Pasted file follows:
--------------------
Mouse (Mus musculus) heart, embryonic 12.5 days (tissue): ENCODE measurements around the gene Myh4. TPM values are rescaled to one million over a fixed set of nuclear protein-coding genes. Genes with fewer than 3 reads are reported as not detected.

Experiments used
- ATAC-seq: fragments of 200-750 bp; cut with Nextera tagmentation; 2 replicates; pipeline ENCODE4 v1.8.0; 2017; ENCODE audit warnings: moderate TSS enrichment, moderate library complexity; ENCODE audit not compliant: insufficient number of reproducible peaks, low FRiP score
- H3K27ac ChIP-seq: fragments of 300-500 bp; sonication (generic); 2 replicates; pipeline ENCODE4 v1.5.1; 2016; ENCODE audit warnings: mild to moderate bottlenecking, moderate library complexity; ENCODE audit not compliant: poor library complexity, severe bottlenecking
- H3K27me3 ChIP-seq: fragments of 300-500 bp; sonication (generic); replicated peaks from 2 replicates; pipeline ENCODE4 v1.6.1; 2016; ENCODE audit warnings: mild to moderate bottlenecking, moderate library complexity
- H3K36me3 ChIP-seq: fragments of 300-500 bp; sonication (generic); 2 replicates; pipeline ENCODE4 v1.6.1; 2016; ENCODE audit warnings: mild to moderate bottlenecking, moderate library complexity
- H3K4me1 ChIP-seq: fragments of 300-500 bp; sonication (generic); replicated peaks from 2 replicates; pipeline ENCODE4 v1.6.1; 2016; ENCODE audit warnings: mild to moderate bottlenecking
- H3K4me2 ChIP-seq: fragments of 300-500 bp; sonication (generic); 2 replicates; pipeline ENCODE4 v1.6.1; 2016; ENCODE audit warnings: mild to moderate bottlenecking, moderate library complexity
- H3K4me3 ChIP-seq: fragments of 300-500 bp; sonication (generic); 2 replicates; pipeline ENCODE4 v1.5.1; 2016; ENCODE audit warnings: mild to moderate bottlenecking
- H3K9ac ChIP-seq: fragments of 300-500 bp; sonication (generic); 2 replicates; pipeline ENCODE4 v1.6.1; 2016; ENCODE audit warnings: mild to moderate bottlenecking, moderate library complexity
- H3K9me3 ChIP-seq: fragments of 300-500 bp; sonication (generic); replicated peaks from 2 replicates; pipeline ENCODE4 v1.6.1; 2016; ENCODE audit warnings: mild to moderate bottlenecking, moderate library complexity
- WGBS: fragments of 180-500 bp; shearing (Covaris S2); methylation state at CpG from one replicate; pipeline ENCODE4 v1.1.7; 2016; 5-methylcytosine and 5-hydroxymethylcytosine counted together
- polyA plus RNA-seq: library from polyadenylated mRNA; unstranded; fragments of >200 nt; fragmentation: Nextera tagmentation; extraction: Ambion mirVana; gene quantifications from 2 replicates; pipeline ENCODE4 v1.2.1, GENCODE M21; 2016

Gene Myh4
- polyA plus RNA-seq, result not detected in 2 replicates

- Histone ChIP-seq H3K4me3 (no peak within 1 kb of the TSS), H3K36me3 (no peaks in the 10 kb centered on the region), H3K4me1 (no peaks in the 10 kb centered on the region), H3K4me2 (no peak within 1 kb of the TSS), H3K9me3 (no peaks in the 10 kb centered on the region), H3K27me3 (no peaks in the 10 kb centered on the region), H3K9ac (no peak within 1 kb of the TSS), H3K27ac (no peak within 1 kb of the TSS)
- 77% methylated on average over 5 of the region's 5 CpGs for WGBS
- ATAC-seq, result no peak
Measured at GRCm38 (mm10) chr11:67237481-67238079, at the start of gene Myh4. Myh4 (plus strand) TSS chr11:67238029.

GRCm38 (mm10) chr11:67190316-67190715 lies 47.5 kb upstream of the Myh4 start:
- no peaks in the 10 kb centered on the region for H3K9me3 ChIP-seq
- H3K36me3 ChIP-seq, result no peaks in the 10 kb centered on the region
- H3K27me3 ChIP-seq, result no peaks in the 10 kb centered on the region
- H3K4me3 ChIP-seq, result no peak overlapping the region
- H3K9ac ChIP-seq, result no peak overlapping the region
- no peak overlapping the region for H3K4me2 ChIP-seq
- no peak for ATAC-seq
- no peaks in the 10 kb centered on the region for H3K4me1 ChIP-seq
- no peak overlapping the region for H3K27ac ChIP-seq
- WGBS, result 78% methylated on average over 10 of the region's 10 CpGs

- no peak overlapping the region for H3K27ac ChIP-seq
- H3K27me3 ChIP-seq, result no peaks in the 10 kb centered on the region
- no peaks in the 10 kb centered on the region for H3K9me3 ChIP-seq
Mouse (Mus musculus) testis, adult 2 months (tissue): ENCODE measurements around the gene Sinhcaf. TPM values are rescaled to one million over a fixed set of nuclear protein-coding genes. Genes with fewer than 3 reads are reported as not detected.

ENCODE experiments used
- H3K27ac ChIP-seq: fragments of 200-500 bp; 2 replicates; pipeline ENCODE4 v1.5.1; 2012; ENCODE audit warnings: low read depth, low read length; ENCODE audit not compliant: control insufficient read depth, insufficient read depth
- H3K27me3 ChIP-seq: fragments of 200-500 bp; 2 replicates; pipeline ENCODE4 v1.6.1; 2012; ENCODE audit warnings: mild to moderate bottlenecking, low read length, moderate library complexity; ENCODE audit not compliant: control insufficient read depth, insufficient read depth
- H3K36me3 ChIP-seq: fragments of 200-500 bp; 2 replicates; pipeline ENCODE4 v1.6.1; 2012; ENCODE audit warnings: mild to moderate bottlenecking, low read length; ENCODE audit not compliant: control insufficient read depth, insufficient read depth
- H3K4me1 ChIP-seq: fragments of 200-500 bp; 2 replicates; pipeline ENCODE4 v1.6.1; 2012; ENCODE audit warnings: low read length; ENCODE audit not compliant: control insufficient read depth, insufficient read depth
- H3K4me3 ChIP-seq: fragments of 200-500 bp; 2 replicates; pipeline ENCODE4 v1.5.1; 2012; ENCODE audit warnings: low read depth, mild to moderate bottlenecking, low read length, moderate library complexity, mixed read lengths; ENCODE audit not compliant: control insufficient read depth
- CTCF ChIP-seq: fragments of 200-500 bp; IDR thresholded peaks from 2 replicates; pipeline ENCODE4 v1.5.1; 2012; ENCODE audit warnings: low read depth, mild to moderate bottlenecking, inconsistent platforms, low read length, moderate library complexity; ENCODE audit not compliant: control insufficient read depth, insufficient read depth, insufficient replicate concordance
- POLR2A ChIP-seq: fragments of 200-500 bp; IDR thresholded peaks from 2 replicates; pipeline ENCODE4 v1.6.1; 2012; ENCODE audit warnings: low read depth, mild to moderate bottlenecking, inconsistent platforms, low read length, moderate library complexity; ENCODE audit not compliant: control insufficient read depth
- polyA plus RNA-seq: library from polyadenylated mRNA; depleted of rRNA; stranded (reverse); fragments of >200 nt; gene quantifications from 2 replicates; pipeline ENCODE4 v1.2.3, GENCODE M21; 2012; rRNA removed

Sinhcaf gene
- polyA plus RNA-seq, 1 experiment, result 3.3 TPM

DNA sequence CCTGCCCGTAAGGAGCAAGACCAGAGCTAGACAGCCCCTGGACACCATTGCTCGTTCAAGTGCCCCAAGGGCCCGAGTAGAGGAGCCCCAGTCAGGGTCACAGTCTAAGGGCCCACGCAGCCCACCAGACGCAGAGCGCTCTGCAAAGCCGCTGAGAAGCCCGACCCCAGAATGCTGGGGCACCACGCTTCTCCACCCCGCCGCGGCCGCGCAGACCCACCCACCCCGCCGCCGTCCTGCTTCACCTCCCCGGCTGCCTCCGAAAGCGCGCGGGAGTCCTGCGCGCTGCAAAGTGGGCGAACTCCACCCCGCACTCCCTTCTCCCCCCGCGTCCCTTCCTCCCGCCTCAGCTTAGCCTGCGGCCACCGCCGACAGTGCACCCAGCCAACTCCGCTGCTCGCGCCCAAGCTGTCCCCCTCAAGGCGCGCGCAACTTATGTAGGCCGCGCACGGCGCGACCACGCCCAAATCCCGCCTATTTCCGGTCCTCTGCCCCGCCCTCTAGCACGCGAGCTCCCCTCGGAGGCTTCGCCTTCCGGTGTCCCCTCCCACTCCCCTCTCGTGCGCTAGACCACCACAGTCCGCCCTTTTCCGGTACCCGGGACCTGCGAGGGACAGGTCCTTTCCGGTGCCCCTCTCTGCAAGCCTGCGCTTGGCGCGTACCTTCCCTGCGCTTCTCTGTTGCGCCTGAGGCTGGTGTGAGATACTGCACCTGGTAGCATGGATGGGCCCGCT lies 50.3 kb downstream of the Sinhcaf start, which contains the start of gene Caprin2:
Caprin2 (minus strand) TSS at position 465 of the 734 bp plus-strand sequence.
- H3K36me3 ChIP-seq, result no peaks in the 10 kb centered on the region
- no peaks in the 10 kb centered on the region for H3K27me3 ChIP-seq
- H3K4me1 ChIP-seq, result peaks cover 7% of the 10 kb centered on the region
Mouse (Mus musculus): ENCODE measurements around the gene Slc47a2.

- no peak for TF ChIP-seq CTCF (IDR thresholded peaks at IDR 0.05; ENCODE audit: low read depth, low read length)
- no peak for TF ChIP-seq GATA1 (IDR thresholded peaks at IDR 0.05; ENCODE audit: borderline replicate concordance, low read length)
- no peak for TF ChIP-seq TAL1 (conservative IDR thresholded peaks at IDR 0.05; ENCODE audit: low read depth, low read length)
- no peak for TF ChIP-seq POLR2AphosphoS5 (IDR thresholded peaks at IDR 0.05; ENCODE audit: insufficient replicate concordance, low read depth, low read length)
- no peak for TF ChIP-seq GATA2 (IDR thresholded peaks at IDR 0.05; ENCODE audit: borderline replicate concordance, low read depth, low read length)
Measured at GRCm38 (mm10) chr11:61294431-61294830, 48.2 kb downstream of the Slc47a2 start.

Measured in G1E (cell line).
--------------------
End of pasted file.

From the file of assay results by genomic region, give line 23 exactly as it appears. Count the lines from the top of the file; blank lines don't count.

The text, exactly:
- H3K27me3 ChIP-seq, result no peaks in the 10 kb centered on the region